The 2010-2012 period is a key one for the CAP reform debate in the EU. The EU Budget Review looks at all EU expenditure, including the CAP. A Commission White Paper on the Budget Review was published on 19 October 2010. This now helps to set the direction for further reform of the CAP for the next EU Financial Perspective.
This has now been followed by the release of a Commission Communication on the CAP . The CAP Reform discussions now begin in earnest in preparation for the discussions on the draft CAP legislative proposals, which we expect to be released by summer 2011. In anticipation of this, the Commission has launched an online consultation (see above), which Defra encourages all interested parties to respond to.
Discussions in the EU are only just beginning. As they progress, Defra will be working closely with key UK stakeholders, other Member States and the Commission to press for ambitious reform of the CAP.
If you want to get in touch with the team about reforming the CAP, please contact firstname.lastname@example.org
Background to the CAP
The CAP dates back to the early days of the European Community. It was designed to boost European food production in the face of post-war shortages and increase farm incomes. These short-term aims were achieved through market price support, but an enlarged EU and changing agriculture objectives mean the CAP has had to evolve.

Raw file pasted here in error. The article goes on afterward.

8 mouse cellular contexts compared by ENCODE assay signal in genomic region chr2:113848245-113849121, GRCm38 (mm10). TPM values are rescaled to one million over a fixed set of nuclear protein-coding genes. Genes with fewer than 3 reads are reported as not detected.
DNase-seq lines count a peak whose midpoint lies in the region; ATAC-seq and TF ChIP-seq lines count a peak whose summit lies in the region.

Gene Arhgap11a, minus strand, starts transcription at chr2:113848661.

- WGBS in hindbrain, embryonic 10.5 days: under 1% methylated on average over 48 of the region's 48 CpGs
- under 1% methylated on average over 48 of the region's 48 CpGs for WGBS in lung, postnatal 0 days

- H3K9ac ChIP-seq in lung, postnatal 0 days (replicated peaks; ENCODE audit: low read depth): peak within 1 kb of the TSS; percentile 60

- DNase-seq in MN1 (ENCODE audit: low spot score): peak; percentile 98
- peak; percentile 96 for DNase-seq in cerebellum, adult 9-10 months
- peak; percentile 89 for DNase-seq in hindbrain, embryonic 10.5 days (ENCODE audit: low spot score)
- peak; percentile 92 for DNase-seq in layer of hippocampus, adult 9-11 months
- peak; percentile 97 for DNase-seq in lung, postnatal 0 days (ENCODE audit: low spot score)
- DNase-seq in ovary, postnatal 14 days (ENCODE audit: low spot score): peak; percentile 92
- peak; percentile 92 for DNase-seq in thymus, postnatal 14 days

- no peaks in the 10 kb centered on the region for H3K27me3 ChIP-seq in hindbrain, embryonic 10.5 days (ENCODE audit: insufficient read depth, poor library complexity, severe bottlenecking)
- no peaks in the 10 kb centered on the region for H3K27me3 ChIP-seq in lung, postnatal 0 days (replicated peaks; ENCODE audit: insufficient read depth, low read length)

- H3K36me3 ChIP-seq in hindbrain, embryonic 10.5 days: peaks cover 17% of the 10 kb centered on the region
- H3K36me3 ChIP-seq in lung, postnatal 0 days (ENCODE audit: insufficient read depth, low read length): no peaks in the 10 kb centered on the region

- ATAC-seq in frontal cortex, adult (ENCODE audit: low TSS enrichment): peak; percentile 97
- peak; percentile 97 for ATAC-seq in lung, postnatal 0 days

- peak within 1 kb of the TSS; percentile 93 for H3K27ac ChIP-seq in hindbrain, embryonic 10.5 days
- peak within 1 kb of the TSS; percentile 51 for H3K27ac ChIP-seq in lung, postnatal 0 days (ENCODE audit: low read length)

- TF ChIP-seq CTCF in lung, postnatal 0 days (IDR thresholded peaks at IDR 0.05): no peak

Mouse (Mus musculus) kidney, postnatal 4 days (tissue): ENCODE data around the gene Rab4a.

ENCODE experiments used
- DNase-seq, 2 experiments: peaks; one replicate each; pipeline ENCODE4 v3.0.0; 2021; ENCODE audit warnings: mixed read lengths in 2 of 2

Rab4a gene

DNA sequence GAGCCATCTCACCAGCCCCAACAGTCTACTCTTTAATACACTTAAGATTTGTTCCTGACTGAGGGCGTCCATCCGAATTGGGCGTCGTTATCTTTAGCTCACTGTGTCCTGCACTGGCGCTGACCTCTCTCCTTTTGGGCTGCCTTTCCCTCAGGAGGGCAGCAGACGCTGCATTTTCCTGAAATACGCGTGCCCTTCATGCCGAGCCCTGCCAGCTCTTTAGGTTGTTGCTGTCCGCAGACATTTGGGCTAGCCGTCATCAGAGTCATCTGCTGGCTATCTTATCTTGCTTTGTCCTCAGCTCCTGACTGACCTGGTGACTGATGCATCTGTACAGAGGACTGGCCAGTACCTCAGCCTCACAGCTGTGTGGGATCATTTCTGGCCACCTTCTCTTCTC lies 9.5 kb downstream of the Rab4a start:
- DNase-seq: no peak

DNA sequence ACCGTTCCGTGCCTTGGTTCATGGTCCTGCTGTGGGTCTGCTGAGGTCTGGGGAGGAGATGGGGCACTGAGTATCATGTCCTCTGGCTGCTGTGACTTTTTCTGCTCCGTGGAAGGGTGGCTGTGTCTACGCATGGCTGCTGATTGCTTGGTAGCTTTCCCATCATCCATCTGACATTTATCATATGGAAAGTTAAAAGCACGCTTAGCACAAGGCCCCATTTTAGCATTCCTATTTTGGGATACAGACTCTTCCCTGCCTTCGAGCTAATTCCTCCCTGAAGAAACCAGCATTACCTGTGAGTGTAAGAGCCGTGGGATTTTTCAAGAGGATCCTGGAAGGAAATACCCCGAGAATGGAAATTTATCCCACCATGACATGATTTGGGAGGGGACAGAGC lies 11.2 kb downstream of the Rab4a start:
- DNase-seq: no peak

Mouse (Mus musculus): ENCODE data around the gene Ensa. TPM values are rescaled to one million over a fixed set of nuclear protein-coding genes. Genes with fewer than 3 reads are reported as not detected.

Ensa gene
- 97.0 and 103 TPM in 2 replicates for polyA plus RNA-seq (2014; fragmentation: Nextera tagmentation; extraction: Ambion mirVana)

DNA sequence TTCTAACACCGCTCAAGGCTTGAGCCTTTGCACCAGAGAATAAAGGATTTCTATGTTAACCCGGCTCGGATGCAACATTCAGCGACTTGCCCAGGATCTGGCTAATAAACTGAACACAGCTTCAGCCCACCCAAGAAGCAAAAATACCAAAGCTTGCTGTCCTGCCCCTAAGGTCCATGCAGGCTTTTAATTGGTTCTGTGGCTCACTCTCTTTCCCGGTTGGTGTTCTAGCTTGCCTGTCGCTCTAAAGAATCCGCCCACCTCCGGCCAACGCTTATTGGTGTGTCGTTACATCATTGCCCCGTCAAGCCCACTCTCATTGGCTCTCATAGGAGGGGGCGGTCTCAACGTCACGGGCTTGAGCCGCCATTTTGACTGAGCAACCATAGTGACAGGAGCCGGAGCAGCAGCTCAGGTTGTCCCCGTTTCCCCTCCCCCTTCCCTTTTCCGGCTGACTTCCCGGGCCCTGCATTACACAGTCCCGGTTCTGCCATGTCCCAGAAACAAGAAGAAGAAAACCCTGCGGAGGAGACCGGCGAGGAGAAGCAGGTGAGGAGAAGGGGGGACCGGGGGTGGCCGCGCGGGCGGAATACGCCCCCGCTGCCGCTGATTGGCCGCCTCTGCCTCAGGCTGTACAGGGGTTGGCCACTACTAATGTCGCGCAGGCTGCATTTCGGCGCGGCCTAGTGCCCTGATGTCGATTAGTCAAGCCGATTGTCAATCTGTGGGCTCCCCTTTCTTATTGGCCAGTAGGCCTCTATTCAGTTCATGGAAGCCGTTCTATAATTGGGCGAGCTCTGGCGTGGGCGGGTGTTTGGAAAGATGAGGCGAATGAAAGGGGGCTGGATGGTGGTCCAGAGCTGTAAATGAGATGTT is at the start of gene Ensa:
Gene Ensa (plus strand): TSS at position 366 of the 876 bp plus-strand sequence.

CAP has undergone a number of major and minor reforms since its origins, the last one being the CAP Health Check, which concluded in 2008. Over the years, CAP has moved away from traditional subsidies of the past, like coupled payments and market price support, and the rural environment has had an increasing role. However, the CAP is still over 40% of the entire EU Budget, with over one third spent on Direct Payments alone.
Broadly speaking the CAP can be divided into 3 areas:
Direct payments to farmers (CAP Pillar 1)
Direct payments to farmers accounts for around three-quarters of the CAP Budget. They are a direct subsidy to farmers allocated to EU Member States based on historic criteria. They replaced previous coupled payments and market measures that were phased out when levels of production became too high.
More information on direct payments to farmers is available.
Market management measures (CAP Pillar 1)
The EU uses processes that control the market of agricultural goods in and out of the EU, such as export subsidies.
Rural Development (CAP Pillar 2)
Just under one-quarter of the CAP is spent on rural development measures under three broad categories:
- improving competitiveness
- improving the environment and countryside e.g. through agri-environment schemes
- improving quality of life and economic diversification for rural communities.
As farmers manage over 70% of EU land and are intricately linked with the environment there is real public benefits in ensuring farmers manage EU land sustainably.
In England, there are already over 58,000 agri-environment scheme agreements in place, covering more than 62% of available farmland. These schemes ensure farmers are delivering specific environmental benefits.
More information on rural development under the CAP is available.